2. Assess relationships between land management practices and technical assessments of SCS, including rate of water infiltration, a variety of SOC assessments method of bulk soils, SOC in microaggegates, microbial respiration, phospholipid fatty acid (PLFA) assessments of bacterial:fungal community ratios, and mycorrhizal fungi abundance in the soil based on genomic analyses.
      1. Assess and identify differences in priority SCS assessments among the various cropping and grazing systems analyzed.
      2. Through collaborative interactions between researchers and farmers, conduct soil health assessments on fields that were sampled for technical analyses of SCS.
      3. Assess relationships between priority technical SCS analyses and land manager-relevant soil heath indicators.
      4. Assess relationships between priority technical SCS analyses and conservation practices that enhance SCS as defined by NRCS conservation practice standards.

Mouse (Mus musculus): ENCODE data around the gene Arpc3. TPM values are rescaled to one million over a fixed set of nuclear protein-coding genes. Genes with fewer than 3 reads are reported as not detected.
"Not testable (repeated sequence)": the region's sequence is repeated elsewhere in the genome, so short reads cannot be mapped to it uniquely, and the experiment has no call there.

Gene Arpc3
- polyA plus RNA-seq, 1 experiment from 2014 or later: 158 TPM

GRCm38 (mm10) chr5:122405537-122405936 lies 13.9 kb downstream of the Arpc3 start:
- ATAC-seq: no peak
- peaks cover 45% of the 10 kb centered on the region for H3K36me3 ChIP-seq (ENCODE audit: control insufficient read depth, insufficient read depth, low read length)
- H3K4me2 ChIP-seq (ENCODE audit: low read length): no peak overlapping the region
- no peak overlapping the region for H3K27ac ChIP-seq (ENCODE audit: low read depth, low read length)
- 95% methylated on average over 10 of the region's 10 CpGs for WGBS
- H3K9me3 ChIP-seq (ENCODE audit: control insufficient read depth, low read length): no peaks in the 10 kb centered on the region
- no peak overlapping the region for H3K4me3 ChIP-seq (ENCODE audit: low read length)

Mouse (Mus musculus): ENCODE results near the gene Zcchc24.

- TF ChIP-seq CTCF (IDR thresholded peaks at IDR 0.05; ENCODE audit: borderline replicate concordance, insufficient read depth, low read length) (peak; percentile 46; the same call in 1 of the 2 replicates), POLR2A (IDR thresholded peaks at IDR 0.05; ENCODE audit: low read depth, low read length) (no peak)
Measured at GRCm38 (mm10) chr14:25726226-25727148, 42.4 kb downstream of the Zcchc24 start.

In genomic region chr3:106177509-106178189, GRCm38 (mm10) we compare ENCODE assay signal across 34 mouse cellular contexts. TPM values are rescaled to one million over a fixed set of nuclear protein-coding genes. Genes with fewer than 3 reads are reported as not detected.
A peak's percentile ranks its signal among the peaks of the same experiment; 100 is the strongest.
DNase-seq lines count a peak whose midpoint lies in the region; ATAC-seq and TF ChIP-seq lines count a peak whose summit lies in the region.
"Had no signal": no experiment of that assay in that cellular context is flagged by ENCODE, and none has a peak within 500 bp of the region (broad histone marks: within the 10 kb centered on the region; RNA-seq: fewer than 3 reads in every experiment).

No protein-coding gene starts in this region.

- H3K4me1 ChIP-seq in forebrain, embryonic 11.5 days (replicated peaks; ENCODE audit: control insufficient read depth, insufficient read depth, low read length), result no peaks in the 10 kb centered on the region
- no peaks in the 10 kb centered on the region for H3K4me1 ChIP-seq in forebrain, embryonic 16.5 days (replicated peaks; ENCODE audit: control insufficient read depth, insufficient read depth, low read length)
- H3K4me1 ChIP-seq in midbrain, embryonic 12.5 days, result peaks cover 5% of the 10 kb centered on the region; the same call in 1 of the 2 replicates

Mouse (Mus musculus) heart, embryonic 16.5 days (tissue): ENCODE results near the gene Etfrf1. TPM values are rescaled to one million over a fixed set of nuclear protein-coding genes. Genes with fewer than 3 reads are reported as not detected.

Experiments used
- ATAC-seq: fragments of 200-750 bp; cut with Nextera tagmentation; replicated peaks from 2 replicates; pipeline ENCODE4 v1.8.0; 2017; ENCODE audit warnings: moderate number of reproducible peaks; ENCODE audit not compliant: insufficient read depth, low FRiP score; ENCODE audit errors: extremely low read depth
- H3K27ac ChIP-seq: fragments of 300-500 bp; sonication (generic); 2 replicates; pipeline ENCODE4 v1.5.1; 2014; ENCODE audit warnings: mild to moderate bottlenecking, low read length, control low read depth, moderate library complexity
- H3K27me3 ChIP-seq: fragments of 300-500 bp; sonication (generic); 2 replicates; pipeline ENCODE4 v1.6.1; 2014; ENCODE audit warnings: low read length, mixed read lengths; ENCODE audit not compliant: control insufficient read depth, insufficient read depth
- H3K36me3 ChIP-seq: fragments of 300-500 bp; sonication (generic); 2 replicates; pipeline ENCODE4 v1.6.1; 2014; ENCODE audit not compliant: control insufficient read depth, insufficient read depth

5. Assess relationships between priority technical SCS assessments and agricultural and SCS criteria identified by carbon credit aggregators.
    3. Use, during integrated meetings of researchers, technical support personnel, and land managers, information obtained through Objectives 1 and 2 to identify critical conservation practices, indicators of soil quality, indicators of SCS, and benefits of these practices. Based on these discussions:
      1.  And initial research results, revise research assessments to focus on priority indicators of SCS and soil quality.
      2.  Create and present outreach information on conservation-based land management practices and benefits.
      3. Develop strategies for engaging in policy and potential farm payment discussions with personnel with the Texas State Office of NRCS and with carbon credit aggregators.